Note: 4 and 1/2 hours of hiking over 3.7 miles.

Mike and Ron Correll-Feichtner
Livermore [cid:183601505.storage_emulated_0__EmailTempImage_1_RotateImage_20210328_141314_jpg_1616981978706]



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Date: 3/29/21 6:18 pm
From: Brad Lewis <bradrlewis...>
Subject: [southbaybirds] Bullocks Orioles Arrived today - San Martin/Gilroy
Today around 5:15 pm we had 3 male Bullocks Orioles arrive.

For the last 3 years or so we have had 5+ families of Bullocks plus a couple of Hooded Orioles usually show up later in the season.

Very Exciting!!!

Brad Lewis


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Date: 3/29/21 1:23 pm
From: David Zittin <dzittin...>
Subject: [southbaybirds] South end of Stevens Creek Reservoir.
Hi Birders,
Floy and I walked a short distance towards the reservoir from the dirt parking area on Stevens Canyon Road at the bridge not far south of the fire station.
This is the same place Matthew recently wrote about.

It was fairly birdy. As soon as we got out of the car, we were serenaded by a Warbling Vireo. We saw and heard a male Wilson's Warbler. The highlight of the trip
was a pair of adult Bald Eagles in a high-speed interaction. I managed to get a couple of photos. The eagles spent less than a minute in our area and the last we
saw of them they were both heading south, upstream.

Yesterday we saw a Varied Thrush a few feet beyond the gate at the start of the foot path. Today there was no sign of this species.

More detail and photos of the Warbling Vireo and the eagles are at https://ebird.org/checklist/S84354193

-Dave Zittin
Cupertino, CA


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Date: 3/29/21 11:45 am
From: Frank Vanslager via groups.io <Vanslagerf...>
Subject: [southbaybirds] Some Sonic Birding on 3/29/2021
All:

At Rancho San Antonio I heard my FOS monotonously-singing Orange-crowned Warbler.  It was close enough that I was tempted to take a picture of its shaking body.

Later, on the one-way trails, I was treated to the continuous "Johnny one-note" song of a Hutton's vireo.  He never stopped, even when other hikers passed by me, but I never located him.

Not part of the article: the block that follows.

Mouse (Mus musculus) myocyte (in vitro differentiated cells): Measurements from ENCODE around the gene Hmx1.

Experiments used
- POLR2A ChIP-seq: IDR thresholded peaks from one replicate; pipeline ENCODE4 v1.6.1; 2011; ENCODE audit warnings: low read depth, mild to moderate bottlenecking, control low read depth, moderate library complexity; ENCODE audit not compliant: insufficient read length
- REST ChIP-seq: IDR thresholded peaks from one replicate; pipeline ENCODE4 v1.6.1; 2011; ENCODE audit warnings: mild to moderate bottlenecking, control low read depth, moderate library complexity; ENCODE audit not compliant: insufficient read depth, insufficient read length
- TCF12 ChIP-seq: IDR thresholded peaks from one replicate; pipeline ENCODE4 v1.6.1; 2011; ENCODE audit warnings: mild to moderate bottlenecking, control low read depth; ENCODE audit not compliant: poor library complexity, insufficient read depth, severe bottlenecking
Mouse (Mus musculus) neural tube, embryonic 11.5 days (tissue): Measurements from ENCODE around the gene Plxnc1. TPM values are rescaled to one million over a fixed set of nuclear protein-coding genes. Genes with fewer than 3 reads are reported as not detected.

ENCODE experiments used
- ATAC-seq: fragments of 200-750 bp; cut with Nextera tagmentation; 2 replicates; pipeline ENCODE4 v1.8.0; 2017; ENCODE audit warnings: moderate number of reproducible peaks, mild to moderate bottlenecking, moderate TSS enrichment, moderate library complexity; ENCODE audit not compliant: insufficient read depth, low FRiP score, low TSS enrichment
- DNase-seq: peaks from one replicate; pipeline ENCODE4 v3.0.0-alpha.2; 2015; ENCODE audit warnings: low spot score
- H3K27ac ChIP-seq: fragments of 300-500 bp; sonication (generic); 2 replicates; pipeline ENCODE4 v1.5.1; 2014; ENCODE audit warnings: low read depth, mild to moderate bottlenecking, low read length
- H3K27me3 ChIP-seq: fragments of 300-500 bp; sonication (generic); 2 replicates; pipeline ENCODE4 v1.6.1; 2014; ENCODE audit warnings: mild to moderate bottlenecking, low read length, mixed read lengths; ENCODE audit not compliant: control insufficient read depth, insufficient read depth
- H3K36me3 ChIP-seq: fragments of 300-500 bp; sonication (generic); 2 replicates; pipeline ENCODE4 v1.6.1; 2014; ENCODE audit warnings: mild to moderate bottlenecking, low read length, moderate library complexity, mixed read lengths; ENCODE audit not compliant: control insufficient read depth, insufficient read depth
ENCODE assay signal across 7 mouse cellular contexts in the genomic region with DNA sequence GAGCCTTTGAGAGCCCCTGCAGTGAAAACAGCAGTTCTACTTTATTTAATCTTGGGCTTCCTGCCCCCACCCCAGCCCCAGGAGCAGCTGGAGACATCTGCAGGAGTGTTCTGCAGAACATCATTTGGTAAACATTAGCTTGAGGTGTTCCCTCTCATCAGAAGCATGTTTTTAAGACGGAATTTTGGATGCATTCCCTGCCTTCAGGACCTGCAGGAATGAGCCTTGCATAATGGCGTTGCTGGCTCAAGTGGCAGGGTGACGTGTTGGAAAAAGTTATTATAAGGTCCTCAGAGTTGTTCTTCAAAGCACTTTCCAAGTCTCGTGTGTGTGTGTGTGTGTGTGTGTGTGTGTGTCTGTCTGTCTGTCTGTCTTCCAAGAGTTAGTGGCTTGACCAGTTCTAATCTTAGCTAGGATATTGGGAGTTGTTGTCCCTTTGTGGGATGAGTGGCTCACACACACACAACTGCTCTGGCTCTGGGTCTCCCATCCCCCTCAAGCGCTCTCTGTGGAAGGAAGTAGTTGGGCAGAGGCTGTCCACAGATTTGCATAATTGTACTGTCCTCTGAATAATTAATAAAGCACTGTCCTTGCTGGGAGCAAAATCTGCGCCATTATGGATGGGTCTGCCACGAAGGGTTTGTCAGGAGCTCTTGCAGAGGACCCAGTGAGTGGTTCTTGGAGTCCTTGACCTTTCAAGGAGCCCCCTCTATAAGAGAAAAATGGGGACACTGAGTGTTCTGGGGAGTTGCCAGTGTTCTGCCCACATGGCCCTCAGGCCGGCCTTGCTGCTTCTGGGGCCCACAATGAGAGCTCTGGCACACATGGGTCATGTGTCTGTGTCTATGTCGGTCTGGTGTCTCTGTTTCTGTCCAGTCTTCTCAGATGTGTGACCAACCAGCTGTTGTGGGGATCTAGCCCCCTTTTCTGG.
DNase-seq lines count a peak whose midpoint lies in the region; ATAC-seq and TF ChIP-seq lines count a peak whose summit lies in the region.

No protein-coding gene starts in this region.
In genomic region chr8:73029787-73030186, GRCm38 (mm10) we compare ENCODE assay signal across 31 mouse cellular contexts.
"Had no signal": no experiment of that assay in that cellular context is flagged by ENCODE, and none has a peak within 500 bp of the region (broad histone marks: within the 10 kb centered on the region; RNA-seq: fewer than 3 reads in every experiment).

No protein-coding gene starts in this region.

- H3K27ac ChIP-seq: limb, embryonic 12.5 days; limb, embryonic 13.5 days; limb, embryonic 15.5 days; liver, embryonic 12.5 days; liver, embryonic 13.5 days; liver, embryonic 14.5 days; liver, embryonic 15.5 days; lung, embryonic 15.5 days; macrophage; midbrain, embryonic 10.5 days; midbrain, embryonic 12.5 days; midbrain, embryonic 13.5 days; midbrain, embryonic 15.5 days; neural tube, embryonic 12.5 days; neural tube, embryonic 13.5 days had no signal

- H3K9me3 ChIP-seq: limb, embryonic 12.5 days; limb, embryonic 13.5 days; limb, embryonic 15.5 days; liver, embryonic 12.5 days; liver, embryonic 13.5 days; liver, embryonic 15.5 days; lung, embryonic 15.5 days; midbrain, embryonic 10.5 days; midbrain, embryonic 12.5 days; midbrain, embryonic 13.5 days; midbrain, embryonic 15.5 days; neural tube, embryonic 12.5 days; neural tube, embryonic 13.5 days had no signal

Frank Vanslager


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Date: 3/29/21 11:02 am
From: Kitty O'Neil via groups.io <kittoi...>
Subject: [southbaybirds] Osprey Sighting Times Two (Oka and Calero) Plus Announcement for Bird Photo Big Day!
Folks,I saw an Osprey fly over Oka Ponds/Los Gatos Creek County Park on Friday 3/26 and then was surprised to also have an Osprey sighting over Calero Reservoir on Saturday 3/27. Also a fly over. I usually consider this a challenging bird to get in Santa Clara County. Good birding!Kitty O
eBird Checklists:Oka  https://ebird.org/checklist/S84165886Calero https://ebird.org/checklist/S84229192
PS: The Bird Photo Big Day is coming up April 10. This Spring it is all about the Colors! Let’s join in the fun of photographing as many species as possible on April 10th for the second annual Spring Bird Photo Big Day in support of the San Francisco Bay Bird Observatory (SFBBO)


While the species count is our top priority, the Photo Day really heats up to red hot with our color competition to Shoot The Rainbow! The best representation of a color will win the prize in each category: Red, Orange, Yellow, Green, and Blue. Background color, bird color, tree color, or person’s hat! Get creative. The color just needs to be somewhere in the photo and so does the bird. Bonus contest for the most colors all in one shot, plus the bird of course!


See the details on the Facebook page or the registration page.

 

Facebook group: Bay Area Bird Photo Big Day on Facebook
Registration page: Bird Photo Big Day 2021


Please feel free to email us if you have any questions.

Thanks!
Kitty O'Neil & Bill Pelletier
<kittoi...>


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Date: 3/28/21 10:49 pm
From: Jim Dehnert <dehnert...>
Subject: Re: [southbaybirds] Pine Siskins
Hi all,

Response so far indicates that there are still plenty of Pine Siskins still
around -- we've beaten that subject to death. Audubon (SCVAS) is putting
together a feeder recommendation to be sent soon, and I hope that it will
be updated as the situation changes, for those of you who may have been
motivated by that concern.

To keep track of local Pine Siskin sightings, eBird has a report here
<https://ebird.org/species/pinsis/US-CA-085> with a bar chart that suggests
that it'll be a couple of months before the local population drops away.

In general, you can go to *ebird.org <http://ebird.org>*, click on *Explore*,
click on *Species Maps*, and choose a species and location (hotspot, town,
county, etc.) to get a map of sightings, with the last week in red. That's
a much more complete and less invasive approach than asking 1200 SBB
members for individual memories. :-)

Happy birding!
Jim Dehnert, list administrator

On Sun, Mar 28, 2021 at 4:58 PM <dottycala...> via groups.io <DOTTYCALA=
<aol.com...> wrote:

> This week I have neither heard nor seen any Pine Siskins in our Mountain
> View neighborhood. Have others seen/heard them in the county this past
> week? Is it possible they have finally migrated? Let me know where you've